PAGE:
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Free of Charge: Giving and Forgiving in a Culture Stripped of Grace (2005)

by Miroslav Volf

Other authors: See the other authors section.

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691532,592 (4.06)3
We are at our human best when we give and forgive.But we live in a world in which it makes little sense to do either one. In our increasingly graceless culture, where can we find the motivation to give? And how do we learn to forgive when forgiving seems counterintuitive or even futile? A deeply personal yet profoundly thoughtful book, Free of Charge explores these questions¬ - and the further questions to which they give rise - in light of God's generosity and Christ's sacrifice for us. Miroslav Volf draws from popular culture as well as from a wealth of literary and theological sources, weaving his rich reflections around the sturdy frame of Paul's vision of God's grace and Martin Luther's interpretation of that vision. Blending the best of theology and spirituality, he encourages us to echo in our own lives God's generous giving and forgiving. A fresh examination of two practices at the heart of the Christian faith¬ - giving and forgiving¬ - the Archbishop of Canterbury's Lenten study book for 2006 is at the same time an introduction to Christianity. Even more, it is a compelling invitation to Christian faith as a way of life."Miroslav Volf, one of the most celebrated theologians of our day, offers us a unique interweaving of intense reflection, vivid and painfully personal stories and sheer celebration of the giving God ... I cannot remember having read a better account of what it means to say that Jesus suffered for us in our place."- Dr Rowan Williams, Archbishop of Canterbury… (more)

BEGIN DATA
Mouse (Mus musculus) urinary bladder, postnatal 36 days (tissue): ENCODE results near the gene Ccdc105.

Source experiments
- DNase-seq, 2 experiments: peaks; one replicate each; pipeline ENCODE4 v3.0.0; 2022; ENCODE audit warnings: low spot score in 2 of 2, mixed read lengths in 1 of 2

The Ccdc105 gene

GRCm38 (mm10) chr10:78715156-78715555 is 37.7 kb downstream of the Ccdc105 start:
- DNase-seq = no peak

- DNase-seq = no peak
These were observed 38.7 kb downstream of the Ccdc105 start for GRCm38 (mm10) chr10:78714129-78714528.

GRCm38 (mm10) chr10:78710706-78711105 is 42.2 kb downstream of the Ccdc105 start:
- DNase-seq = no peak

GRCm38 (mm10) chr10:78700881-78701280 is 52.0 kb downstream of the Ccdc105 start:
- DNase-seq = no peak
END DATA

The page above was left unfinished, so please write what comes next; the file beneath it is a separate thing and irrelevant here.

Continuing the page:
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» See also 3 mentions

Showing 5 of 5
Begins with careful explanation of giving, to others and where God fits in, then moves on to forgiving, and being forgiven. The writing is methodical but this makes it too long to be of wide appeal but if you persist there is a very good explanation of satisfaction atonement and unity with Christ. Good interaction with modern literature and films, final chapter addressed, (a bit late), to a sceptic about the very idea of God. Ends up recommending Paul and especially Luther's understanding of him. ( )
  oataker | Apr 7, 2020 |
I've worked my way through this book in fits and starts over the past several months which hinders the task of "reviewing" a work. For those who want a brief synopsis of the text, Volf's afterword gives a great 4-point summation of the book's intentions:
> To present a "case for Christianity"
> To present a particular reading of the Apostle Paul
> To present a particular reading (in the Finnish tradition) of Martin Luther
> To do so in a way that bends and blends the categories of "theological" and "spiritual" writing

That's a good summation of what Volf accomplishes here, and the accomplishment is brilliant: He achieves that elusive point of being utterly convincing that he's broadly read and deeply studied...that he has truly mastered the content about which he writes (and since that content is the writings of Paul and Martin Luther, that is no small feat)...WITHOUT falling over into the over-explanation and "and furthermores..." that are the bane of most theologians.